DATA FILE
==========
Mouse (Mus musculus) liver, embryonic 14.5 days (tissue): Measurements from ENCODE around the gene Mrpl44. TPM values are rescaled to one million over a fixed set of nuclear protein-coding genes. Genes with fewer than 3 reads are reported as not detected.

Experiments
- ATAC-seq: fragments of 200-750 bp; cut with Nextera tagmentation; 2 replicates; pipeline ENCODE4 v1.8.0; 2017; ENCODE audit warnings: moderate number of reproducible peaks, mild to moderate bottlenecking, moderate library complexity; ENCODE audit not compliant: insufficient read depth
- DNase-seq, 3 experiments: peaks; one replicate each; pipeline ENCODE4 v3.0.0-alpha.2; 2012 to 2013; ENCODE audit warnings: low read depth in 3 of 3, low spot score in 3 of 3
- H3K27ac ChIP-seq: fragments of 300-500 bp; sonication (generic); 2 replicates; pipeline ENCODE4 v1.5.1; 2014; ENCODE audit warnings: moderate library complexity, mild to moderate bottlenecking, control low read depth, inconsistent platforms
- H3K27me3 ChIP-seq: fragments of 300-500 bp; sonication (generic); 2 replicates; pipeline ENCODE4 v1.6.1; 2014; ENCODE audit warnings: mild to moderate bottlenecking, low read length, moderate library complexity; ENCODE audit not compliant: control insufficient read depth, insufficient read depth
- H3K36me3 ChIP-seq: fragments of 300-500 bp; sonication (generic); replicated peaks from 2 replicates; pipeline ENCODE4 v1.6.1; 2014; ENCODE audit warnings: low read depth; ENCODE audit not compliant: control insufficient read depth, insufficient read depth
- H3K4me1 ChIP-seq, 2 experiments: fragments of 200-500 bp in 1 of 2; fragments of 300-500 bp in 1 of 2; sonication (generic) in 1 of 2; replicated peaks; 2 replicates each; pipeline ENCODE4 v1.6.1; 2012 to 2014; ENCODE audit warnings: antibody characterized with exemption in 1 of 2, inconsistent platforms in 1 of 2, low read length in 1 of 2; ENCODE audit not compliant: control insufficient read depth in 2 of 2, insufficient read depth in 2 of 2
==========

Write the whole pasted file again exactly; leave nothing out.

Mouse (Mus musculus) liver, embryonic 14.5 days (tissue): Measurements from ENCODE around the gene Mrpl44. TPM values are rescaled to one million over a fixed set of nuclear protein-coding genes. Genes with fewer than 3 reads are reported as not detected.

Experiments
- ATAC-seq: fragments of 200-750 bp; cut with Nextera tagmentation; 2 replicates; pipeline ENCODE4 v1.8.0; 2017; ENCODE audit warnings: moderate number of reproducible peaks, mild to moderate bottlenecking, moderate library complexity; ENCODE audit not compliant: insufficient read depth
- DNase-seq, 3 experiments: peaks; one replicate each; pipeline ENCODE4 v3.0.0-alpha.2; 2012 to 2013; ENCODE audit warnings: low read depth in 3 of 3, low spot score in 3 of 3
- H3K27ac ChIP-seq: fragments of 300-500 bp; sonication (generic); 2 replicates; pipeline ENCODE4 v1.5.1; 2014; ENCODE audit warnings: moderate library complexity, mild to moderate bottlenecking, control low read depth, inconsistent platforms
- H3K27me3 ChIP-seq: fragments of 300-500 bp; sonication (generic); 2 replicates; pipeline ENCODE4 v1.6.1; 2014; ENCODE audit warnings: mild to moderate bottlenecking, low read length, moderate library complexity; ENCODE audit not compliant: control insufficient read depth, insufficient read depth
- H3K36me3 ChIP-seq: fragments of 300-500 bp; sonication (generic); replicated peaks from 2 replicates; pipeline ENCODE4 v1.6.1; 2014; ENCODE audit warnings: low read depth; ENCODE audit not compliant: control insufficient read depth, insufficient read depth
- H3K4me1 ChIP-seq, 2 experiments: fragments of 200-500 bp in 1 of 2; fragments of 300-500 bp in 1 of 2; sonication (generic) in 1 of 2; replicated peaks; 2 replicates each; pipeline ENCODE4 v1.6.1; 2012 to 2014; ENCODE audit warnings: antibody characterized with exemption in 1 of 2, inconsistent platforms in 1 of 2, low read length in 1 of 2; ENCODE audit not compliant: control insufficient read depth in 2 of 2, insufficient read depth in 2 of 2